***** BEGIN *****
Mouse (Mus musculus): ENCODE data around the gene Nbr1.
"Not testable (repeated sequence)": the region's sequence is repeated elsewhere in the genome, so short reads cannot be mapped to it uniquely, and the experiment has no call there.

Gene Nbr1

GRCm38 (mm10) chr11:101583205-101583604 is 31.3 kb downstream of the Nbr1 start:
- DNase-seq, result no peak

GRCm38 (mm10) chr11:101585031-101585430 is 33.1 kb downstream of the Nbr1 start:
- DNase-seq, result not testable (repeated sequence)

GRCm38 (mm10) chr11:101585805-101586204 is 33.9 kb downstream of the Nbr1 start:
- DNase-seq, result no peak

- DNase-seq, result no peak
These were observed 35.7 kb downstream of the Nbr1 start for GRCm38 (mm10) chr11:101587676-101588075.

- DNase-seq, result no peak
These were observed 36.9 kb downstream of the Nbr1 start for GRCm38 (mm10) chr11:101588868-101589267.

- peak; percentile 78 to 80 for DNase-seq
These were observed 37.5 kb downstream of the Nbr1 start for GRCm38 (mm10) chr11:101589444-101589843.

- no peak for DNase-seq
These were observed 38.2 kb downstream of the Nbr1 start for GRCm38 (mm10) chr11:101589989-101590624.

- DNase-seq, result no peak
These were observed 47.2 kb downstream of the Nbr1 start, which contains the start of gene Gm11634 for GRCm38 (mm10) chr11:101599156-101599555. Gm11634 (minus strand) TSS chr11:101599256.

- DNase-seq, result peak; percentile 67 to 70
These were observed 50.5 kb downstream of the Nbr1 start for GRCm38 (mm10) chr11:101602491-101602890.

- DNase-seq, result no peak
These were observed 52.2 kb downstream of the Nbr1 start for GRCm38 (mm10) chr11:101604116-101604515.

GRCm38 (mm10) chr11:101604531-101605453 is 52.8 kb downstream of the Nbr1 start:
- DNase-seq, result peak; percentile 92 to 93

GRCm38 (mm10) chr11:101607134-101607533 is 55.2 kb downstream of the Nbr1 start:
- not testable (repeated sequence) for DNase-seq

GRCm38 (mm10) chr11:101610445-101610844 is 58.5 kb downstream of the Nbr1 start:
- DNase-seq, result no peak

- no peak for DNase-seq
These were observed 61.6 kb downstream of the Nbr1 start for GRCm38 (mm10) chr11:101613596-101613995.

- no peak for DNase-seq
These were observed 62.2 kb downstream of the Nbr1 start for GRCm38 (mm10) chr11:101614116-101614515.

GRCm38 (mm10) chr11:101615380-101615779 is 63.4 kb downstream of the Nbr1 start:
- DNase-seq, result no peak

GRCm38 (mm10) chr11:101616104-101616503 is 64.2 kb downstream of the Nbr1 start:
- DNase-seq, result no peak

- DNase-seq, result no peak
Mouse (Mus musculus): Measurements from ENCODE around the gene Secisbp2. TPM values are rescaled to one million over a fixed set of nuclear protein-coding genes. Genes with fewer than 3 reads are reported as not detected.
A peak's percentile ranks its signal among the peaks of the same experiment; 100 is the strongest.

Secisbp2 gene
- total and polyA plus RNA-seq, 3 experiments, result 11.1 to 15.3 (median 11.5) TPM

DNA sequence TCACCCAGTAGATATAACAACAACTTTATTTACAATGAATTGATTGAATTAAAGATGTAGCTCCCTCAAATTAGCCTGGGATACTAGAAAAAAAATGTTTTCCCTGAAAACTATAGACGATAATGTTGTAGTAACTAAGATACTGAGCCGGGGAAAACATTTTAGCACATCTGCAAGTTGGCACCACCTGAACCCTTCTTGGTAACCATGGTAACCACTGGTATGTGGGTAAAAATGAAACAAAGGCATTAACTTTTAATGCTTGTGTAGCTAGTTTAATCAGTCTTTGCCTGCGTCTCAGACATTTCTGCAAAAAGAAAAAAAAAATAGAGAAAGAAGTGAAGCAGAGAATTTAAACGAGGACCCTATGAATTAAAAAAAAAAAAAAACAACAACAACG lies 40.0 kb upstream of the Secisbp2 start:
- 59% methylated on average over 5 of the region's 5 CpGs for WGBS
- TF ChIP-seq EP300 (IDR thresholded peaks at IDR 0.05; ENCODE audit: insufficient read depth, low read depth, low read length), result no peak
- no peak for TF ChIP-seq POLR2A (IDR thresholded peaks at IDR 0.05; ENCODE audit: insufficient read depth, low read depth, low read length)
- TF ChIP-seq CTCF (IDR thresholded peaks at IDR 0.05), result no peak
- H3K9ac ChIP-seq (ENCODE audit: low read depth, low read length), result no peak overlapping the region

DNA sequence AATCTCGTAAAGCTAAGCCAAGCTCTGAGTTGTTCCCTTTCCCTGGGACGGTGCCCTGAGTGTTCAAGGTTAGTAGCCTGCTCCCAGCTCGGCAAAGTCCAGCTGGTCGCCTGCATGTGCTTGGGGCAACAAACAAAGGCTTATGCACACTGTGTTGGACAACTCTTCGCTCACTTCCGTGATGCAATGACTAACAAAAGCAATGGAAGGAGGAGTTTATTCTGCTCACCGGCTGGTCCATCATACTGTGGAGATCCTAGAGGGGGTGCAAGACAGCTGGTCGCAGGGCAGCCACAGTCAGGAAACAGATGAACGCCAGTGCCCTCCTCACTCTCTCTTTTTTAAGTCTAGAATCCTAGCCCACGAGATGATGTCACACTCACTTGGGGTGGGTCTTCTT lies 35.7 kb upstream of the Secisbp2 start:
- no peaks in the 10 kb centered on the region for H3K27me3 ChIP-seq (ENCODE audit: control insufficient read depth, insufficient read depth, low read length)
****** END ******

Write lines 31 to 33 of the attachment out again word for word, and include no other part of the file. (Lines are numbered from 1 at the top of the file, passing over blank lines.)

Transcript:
These were observed 61.6 kb downstream of the Nbr1 start for GRCm38 (mm10) chr11:101613596-101613995.

- no peak for DNase-seq
These were observed 62.2 kb downstream of the Nbr1 start for GRCm38 (mm10) chr11:101614116-101614515.